Anoles Beaten at Their Own Game?

Both images from ganeshdhane's flickr page: http://www.flickr.com/photos/ganeshdhane/

Even though anoles aren’t the only lizards to have evolved dewlaps, their spectacular diversity of dewlap shapes and sizes certainly makes them leaders in the global arms race for dewlap dominance.  Nevertheless, I recently came across some photos of the spectacularly dewlapped-agamid Sitana ponticeriana doing something I don’t think anoles are capable of – displaying while standing on two hind limbs.  I’ve seen Australian agamids stand up for extended periods of time to display, dissipate heat, or scan the horizon, but I’ve never seen an anole do this for more than a few seconds while reaching for a new perch.  Sure, anoles can do lots of other stuff to get the message across – push-ups, full-ups, elaborate tail-wags, tongue protrusions, nuchal crest extensions, gapping, etc. – but I’m just not sure they’re built to stand.   My question to all the anoles lovers out there: has anybody ever seen one of our beloved creatures displaying while standing on its hind-limbs?

PS – Lots of other amazing photos of the dewlapped agamids are on Flickr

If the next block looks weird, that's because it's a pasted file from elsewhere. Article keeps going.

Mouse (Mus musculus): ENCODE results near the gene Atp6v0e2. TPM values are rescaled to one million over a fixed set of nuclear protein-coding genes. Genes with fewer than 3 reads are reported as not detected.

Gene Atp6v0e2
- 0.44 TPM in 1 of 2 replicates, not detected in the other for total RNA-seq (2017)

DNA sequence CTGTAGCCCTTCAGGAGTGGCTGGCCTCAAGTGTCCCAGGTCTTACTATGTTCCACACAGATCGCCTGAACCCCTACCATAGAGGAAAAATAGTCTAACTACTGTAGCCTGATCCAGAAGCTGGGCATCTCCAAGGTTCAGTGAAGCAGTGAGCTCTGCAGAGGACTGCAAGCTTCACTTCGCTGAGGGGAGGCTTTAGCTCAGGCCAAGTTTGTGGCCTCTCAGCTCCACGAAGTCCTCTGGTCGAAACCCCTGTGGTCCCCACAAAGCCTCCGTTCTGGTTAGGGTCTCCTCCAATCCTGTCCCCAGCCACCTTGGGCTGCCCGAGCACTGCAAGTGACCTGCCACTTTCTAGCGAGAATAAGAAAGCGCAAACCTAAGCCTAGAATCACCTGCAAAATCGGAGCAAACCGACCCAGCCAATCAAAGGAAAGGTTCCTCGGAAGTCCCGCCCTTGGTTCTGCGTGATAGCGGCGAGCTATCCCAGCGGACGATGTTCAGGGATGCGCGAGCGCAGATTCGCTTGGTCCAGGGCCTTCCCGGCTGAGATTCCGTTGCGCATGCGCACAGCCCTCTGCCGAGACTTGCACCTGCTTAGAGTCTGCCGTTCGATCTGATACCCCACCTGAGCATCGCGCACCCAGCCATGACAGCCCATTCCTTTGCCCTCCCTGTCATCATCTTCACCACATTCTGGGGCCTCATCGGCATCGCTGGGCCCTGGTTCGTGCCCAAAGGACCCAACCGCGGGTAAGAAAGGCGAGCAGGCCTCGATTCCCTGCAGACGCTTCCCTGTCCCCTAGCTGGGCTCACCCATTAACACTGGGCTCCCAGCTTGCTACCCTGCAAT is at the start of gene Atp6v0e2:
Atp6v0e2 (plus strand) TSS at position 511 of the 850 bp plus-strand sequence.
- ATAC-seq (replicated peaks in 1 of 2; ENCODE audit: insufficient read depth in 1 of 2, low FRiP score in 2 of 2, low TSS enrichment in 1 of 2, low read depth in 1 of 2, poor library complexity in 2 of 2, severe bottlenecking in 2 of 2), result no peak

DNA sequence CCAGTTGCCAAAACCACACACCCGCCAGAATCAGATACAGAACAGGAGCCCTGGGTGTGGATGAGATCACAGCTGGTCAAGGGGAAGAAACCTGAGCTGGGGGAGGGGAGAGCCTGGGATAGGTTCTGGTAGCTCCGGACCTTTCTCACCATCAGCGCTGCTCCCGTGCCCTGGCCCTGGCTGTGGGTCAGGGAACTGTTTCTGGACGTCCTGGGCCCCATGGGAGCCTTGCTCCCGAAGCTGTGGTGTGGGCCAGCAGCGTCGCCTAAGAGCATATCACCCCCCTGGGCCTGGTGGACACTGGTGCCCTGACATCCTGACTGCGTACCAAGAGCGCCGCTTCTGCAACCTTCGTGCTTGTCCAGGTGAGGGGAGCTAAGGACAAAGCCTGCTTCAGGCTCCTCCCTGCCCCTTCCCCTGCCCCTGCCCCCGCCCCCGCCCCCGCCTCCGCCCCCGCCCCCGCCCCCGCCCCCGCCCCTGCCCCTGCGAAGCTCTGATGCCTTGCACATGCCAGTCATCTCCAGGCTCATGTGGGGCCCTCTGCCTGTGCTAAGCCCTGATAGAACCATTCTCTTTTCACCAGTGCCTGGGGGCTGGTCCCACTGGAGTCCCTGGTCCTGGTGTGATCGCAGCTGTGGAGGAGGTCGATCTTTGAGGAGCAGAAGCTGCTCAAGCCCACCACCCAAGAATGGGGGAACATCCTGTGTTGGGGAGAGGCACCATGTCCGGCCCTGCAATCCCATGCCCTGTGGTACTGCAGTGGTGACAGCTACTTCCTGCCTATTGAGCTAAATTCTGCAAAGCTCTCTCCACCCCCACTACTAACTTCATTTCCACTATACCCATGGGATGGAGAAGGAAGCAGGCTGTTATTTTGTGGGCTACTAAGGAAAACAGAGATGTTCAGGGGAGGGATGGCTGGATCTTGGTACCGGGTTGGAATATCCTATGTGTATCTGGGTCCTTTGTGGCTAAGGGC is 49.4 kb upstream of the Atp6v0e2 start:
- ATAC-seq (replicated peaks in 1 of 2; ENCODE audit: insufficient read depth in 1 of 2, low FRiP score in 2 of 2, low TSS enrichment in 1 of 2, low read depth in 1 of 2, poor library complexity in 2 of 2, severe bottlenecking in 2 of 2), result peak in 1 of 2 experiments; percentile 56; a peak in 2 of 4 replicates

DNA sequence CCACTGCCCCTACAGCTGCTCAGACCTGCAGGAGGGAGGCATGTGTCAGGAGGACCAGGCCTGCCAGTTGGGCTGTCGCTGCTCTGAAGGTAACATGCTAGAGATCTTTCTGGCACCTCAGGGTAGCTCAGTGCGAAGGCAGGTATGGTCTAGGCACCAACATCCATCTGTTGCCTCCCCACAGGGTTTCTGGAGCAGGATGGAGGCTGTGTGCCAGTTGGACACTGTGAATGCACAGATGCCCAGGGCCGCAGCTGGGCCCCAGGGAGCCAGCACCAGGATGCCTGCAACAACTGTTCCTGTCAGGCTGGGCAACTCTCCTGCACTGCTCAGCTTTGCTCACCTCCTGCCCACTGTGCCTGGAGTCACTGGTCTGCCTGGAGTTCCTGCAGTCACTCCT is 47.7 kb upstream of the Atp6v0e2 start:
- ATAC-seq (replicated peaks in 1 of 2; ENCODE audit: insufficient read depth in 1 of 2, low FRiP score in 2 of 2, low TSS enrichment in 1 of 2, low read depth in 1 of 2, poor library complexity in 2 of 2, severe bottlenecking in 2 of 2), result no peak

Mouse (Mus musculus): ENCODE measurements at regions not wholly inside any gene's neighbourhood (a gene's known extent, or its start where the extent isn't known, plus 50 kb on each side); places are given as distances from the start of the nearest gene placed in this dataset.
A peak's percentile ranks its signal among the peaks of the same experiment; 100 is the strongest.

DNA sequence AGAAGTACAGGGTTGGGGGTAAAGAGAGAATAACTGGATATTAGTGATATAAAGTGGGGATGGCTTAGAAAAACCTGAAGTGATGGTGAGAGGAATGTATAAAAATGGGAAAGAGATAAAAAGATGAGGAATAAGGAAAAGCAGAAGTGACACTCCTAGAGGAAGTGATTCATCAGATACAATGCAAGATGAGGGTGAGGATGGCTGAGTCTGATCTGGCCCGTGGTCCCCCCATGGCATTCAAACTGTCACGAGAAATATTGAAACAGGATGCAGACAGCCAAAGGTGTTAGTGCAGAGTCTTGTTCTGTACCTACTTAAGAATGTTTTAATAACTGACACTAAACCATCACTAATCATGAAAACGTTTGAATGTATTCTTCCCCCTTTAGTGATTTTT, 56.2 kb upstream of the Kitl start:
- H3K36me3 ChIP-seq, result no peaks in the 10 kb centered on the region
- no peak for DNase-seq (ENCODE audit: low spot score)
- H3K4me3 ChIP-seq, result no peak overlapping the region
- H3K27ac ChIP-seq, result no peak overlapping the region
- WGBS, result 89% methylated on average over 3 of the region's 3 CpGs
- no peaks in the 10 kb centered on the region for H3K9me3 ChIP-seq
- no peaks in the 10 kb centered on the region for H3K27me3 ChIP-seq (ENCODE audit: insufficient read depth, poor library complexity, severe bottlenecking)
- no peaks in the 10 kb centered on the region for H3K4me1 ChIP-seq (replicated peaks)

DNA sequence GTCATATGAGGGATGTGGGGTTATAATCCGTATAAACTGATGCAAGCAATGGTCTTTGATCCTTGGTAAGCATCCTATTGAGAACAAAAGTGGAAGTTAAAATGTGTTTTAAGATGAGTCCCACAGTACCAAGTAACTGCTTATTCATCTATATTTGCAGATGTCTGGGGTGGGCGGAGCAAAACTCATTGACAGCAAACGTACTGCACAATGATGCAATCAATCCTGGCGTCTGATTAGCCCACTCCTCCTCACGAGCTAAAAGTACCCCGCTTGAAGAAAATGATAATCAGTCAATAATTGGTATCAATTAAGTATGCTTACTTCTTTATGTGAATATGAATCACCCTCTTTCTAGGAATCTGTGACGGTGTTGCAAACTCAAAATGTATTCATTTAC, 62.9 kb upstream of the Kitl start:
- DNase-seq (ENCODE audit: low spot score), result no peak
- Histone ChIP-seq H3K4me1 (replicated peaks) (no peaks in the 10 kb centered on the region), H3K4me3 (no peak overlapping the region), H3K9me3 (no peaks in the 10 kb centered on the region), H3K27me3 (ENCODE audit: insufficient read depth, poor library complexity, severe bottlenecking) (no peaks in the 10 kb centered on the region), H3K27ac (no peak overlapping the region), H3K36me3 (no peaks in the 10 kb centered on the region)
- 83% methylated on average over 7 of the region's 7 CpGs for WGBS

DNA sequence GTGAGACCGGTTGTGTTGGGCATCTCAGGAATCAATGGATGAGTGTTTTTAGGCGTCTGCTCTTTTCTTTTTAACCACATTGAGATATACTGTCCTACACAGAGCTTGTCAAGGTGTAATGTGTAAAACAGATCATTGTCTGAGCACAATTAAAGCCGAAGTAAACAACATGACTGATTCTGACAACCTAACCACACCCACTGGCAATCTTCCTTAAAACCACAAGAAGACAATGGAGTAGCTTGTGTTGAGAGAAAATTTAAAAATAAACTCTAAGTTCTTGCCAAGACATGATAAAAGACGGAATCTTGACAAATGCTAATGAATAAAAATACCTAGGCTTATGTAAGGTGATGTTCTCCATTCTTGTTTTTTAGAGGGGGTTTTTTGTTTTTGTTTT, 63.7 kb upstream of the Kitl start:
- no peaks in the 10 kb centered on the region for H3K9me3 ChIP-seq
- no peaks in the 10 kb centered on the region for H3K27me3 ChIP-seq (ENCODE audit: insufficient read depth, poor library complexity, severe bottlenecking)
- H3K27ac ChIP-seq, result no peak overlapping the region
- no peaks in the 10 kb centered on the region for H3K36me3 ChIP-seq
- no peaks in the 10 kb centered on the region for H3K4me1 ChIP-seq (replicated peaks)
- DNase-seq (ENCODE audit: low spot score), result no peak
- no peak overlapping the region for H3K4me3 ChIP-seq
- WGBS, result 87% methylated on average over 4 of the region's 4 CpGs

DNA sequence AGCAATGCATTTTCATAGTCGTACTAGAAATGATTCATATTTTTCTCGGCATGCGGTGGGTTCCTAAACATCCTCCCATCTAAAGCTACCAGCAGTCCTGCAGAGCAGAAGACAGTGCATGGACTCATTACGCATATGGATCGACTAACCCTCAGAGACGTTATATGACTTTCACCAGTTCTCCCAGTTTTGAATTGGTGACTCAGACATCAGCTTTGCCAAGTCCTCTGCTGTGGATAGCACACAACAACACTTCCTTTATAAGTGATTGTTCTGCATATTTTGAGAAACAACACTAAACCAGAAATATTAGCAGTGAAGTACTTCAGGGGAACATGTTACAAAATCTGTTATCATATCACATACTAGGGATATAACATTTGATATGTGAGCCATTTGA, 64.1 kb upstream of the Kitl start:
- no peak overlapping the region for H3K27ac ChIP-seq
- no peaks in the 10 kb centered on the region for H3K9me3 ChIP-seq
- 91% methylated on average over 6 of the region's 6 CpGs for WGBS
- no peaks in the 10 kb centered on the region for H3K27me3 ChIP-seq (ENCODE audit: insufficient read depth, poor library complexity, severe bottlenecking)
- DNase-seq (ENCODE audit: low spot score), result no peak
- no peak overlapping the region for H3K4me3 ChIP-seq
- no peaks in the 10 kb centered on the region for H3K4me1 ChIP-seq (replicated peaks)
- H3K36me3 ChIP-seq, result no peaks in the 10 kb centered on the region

About Rich Glor

Assistant Professor of Biology at the University of Rochester and longtime anole enthusiast.
This entry was posted in Anole Annals Trivia, Natural History Observations. Bookmark the permalink.

6 Responses to Anoles Beaten at Their Own Game?

  1. Jonathan Losos says:

    The agamid photos in the link in your p.s. are amazing, but I’m confused about Sitana ponticeriana, which appears to exhibit a wide range of dewlap colors. Is it really a single species?

  2. Ambika Kamath says:

    My Indian reptile guide says that males acquire the bright colouration on their dewlaps only in the breeding season, so part of the variation might be seasonal

  3. Jonathan Losos says:

    Wow. That’s pretty amazing. Could individuals change from looking like the picture above to this from one season to the next?

  4. Donald Miles says:

    Perhaps there are male morphs.

  5. The coloration of the orange, black, and blue dewlap of Sitana ponticeriana in the photos is indeed incredible. The structurally colored blue scales appear to be highly iridescent, and it wouldn’t be surprising to find that they reflect UV wavelengths as well. As for the uniqueness of the stance, anoles are not to be outdone by this admittedly impressive agamid. Tom Jenssen illustrated a point-for-point identical display posture in Anolis nebulosus in a 1970 paper entitled “The ethoecology of Anolis nebulosus (Sauria, Iguanidae)” (J. Herp. 4:1-38, Fig. 11b on page 24). Have a look!

  6. Pingback: Anoles Still Unbeaten |

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